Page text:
These containers made perfect miniature gardens: small roasting pan, propane tank lid, coffee mug, & small suitcase.
You could use almost anything as a container by inserting a plastic liner to protect the inside and a bottom layer of stones for drainage, but water carefully. You may need to check the soil moisture frequently until you determine the garden's water needs.
You can also place small potted plants into a larger container and mulch over all the pots to achieve a solid unified look. This is useful for plants that have the same light requirements, but different water and soil conditions. Plants requiring dry conditions and porous soils can be held in separate pots at higher levels and those requiring more moisture and peat-based soils deeper in your container. This method is similar to a tiered pond set up with marginal plants on blocks and water plants free to live submerged.
VIDEO: Steve Wheen, a.k.a. "The Pothole Gardener," needs no containers. He plants his minis in the potholes, nooks, and crannies of East London in passive protest to the city's damaged roads, to beautify and warn drivers. From Westfield Stratford City: East London Uncovered: Guerilla Gardening. (2:23)
TIP: Terrariums can be made from clear glass vases and bowls, clear plastic containers, and even baby food jars and recycled lightbulbs for micro mini gardens!
Crafters are utilizing their skills to create unique handmade accessories for their little gardens and a few have started cottage industries to sell to miniature gardening public, dollhouse collectors, and model railroad hobbyist. You can make your miniature accessories, buy ready-made, or collect a few random small items that match the theme of your miniature garden. Gather things like decorative rocks to serve as little boulders, marbles to use as tiny gazing balls, wooden craft sticks to create fences or plant edgings, small tiles or pebbles to use for walkways.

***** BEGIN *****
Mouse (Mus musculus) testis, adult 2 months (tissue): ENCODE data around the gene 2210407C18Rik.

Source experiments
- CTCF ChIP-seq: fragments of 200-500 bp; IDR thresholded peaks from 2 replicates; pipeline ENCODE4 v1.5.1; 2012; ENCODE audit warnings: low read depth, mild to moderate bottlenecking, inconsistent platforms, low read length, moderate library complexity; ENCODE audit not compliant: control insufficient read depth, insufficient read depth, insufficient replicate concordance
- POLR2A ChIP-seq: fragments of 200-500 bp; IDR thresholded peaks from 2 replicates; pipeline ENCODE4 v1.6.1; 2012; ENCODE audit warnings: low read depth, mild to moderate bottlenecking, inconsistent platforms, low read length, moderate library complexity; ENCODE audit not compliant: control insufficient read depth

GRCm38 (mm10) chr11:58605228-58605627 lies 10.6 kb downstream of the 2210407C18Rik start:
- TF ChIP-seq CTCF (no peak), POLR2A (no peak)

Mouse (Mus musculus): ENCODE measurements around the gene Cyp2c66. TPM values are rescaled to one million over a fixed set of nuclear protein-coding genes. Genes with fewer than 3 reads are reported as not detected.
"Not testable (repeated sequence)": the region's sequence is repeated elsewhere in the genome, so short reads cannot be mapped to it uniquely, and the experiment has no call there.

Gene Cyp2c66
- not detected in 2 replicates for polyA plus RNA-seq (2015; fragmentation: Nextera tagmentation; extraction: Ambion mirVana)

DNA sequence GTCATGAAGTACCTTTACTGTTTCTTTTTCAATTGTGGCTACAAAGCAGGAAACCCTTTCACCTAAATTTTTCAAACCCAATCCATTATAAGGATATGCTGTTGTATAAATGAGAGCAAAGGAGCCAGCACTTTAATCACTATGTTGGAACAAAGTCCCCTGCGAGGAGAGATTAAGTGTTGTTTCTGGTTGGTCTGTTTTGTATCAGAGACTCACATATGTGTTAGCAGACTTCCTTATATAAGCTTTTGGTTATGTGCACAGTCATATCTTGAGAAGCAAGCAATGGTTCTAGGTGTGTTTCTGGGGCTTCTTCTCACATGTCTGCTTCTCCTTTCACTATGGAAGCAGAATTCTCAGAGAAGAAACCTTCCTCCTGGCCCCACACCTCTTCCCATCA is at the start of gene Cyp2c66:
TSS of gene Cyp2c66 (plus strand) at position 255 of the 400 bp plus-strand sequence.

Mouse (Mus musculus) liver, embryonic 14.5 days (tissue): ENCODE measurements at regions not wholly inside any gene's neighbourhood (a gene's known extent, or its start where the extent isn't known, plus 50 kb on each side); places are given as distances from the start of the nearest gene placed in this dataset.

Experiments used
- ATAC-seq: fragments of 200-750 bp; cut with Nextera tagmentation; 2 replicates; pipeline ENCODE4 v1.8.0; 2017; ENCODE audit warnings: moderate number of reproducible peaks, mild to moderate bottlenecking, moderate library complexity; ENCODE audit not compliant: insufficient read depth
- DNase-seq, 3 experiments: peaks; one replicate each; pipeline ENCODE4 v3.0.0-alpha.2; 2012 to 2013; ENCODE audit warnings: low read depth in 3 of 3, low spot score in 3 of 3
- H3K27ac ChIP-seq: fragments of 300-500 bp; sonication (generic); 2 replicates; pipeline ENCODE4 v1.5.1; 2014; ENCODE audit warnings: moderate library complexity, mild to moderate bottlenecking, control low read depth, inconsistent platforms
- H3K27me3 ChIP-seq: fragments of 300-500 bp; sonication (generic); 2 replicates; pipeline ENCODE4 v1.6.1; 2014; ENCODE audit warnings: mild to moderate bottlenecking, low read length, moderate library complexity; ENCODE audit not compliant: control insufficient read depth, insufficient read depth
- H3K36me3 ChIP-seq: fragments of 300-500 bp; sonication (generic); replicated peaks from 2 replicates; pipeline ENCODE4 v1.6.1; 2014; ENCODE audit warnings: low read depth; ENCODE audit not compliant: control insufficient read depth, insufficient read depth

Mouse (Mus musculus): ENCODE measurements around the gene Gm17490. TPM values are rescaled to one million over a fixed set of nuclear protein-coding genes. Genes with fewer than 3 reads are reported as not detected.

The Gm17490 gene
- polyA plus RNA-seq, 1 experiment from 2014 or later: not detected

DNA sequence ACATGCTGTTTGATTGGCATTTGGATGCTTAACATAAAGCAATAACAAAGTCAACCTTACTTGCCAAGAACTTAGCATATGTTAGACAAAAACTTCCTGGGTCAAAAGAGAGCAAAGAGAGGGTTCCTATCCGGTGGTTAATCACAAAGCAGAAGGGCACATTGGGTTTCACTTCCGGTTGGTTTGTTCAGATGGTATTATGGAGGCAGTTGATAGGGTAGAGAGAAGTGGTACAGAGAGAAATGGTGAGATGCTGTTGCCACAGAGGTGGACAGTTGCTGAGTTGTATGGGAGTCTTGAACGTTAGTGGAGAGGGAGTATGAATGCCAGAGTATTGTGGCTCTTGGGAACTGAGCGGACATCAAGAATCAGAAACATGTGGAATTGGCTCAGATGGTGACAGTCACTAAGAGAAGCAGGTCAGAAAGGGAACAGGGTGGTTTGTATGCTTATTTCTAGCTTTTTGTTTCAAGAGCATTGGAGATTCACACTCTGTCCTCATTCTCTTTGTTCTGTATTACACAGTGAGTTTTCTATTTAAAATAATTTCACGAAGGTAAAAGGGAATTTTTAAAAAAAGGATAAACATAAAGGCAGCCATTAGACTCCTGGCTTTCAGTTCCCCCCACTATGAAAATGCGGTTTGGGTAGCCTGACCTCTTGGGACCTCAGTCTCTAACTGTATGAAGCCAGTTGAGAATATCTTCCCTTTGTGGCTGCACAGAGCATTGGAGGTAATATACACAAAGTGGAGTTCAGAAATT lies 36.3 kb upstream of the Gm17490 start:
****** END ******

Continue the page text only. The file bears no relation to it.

LEFT: I received these miniature items from Mud_Elf in a Dave's Garden Miniature Garden Swap this summer. She made everything but the flower cart, turtle (right side), and the sheet of tiny clay patio tiles. Some were made from kiln-fired clay and hand painted, while others were made from oven-baked polyclay.
TIP: Apply a few coats of clear, weather, and UV light-resistant sealer to your miniature structures to prevent deterioration!
"Some Assembly Required"
Select an area in your home that will accommodate your plants needs. Gather your tiny plants and accessories to create the scene or theme you want in your miniature. Now play! Position the plants first. Place the taller plants in the back so they do not obscure the scene or block the light needed by shorter plants.